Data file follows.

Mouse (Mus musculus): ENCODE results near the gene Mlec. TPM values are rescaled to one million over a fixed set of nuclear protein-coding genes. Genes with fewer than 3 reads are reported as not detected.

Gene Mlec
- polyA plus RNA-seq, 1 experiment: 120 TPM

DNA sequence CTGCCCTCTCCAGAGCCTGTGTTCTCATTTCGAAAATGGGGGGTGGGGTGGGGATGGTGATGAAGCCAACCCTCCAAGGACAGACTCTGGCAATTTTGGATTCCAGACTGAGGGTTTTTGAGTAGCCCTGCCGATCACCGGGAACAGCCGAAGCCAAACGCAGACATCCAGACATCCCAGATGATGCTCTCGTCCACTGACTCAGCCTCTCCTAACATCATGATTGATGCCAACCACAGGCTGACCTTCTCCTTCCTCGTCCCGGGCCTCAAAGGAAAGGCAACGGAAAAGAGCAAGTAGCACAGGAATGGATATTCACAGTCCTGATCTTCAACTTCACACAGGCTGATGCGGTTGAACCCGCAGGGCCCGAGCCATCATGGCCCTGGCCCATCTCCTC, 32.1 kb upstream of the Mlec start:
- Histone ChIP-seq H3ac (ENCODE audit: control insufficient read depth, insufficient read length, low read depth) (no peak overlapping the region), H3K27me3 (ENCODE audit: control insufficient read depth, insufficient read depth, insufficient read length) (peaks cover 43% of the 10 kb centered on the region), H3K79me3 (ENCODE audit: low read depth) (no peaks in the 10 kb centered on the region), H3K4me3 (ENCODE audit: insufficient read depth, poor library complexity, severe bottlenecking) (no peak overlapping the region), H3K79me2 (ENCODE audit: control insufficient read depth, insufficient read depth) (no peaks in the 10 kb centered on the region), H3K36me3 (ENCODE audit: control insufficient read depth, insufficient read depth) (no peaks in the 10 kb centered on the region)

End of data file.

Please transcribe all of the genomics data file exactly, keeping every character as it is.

Mouse (Mus musculus): ENCODE results near the gene Mlec. TPM values are rescaled to one million over a fixed set of nuclear protein-coding genes. Genes with fewer than 3 reads are reported as not detected.

Gene Mlec
- polyA plus RNA-seq, 1 experiment: 120 TPM

DNA sequence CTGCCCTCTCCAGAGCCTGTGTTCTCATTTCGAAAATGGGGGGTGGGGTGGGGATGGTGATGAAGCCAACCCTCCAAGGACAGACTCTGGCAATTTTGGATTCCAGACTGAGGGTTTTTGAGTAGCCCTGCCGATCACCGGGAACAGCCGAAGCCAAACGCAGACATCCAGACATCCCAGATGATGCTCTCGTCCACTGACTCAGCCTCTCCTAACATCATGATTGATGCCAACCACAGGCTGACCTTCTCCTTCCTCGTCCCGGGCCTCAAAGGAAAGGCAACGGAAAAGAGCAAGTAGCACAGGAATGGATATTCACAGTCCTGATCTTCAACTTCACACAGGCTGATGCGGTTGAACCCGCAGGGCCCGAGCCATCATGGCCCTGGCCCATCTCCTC, 32.1 kb upstream of the Mlec start:
- Histone ChIP-seq H3ac (ENCODE audit: control insufficient read depth, insufficient read length, low read depth) (no peak overlapping the region), H3K27me3 (ENCODE audit: control insufficient read depth, insufficient read depth, insufficient read length) (peaks cover 43% of the 10 kb centered on the region), H3K79me3 (ENCODE audit: low read depth) (no peaks in the 10 kb centered on the region), H3K4me3 (ENCODE audit: insufficient read depth, poor library complexity, severe bottlenecking) (no peak overlapping the region), H3K79me2 (ENCODE audit: control insufficient read depth, insufficient read depth) (no peaks in the 10 kb centered on the region), H3K36me3 (ENCODE audit: control insufficient read depth, insufficient read depth) (no peaks in the 10 kb centered on the region)